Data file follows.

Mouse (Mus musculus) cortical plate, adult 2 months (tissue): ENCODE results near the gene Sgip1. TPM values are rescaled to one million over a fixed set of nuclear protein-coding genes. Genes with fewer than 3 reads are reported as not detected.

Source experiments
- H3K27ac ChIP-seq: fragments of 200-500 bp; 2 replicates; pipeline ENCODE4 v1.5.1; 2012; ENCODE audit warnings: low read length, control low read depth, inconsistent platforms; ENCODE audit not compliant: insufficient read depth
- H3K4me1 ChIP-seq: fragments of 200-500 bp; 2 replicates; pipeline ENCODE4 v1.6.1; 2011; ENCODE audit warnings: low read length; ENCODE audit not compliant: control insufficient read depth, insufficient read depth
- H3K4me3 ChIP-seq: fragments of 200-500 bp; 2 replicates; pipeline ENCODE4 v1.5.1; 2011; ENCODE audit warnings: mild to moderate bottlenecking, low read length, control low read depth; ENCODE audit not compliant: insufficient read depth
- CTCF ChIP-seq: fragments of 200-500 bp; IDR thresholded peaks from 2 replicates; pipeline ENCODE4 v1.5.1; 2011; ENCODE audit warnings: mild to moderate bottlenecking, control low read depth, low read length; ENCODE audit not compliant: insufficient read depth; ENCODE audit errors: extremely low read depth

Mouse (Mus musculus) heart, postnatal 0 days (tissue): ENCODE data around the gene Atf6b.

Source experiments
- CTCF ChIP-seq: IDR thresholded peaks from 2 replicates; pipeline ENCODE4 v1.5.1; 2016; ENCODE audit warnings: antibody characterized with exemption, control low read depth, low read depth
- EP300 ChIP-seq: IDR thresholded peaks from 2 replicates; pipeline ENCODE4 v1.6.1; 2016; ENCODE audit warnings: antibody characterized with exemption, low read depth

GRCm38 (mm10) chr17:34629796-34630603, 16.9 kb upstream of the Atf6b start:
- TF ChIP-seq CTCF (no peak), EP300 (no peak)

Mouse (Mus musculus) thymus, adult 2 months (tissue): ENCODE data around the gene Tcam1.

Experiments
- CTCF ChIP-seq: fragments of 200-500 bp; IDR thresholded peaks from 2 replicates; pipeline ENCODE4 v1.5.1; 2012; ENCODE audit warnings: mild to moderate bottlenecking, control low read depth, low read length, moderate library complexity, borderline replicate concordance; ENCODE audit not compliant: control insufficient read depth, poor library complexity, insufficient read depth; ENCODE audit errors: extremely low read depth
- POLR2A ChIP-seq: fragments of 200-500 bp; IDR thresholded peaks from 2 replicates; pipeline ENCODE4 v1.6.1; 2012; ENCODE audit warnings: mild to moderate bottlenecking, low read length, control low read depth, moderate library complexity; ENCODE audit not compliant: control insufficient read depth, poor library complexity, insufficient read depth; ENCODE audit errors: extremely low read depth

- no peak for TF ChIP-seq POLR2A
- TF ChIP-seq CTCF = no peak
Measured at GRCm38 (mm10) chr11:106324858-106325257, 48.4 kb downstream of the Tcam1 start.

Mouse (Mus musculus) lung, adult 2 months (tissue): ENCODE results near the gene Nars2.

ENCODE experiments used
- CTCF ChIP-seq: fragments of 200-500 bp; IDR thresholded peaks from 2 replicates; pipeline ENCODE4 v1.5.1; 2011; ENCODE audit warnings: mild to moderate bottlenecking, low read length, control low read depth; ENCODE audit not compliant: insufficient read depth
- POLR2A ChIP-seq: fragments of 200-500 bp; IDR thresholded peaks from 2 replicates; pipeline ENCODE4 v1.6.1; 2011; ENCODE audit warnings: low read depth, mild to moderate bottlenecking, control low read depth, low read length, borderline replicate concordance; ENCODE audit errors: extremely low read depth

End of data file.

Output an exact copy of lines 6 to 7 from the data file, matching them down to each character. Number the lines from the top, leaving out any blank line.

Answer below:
- CTCF ChIP-seq: fragments of 200-500 bp; IDR thresholded peaks from 2 replicates; pipeline ENCODE4 v1.5.1; 2011; ENCODE audit warnings: mild to moderate bottlenecking, control low read depth, low read length; ENCODE audit not compliant: insufficient read depth; ENCODE audit errors: extremely low read depth

Mouse (Mus musculus) heart, postnatal 0 days (tissue): ENCODE data around the gene Atf6b.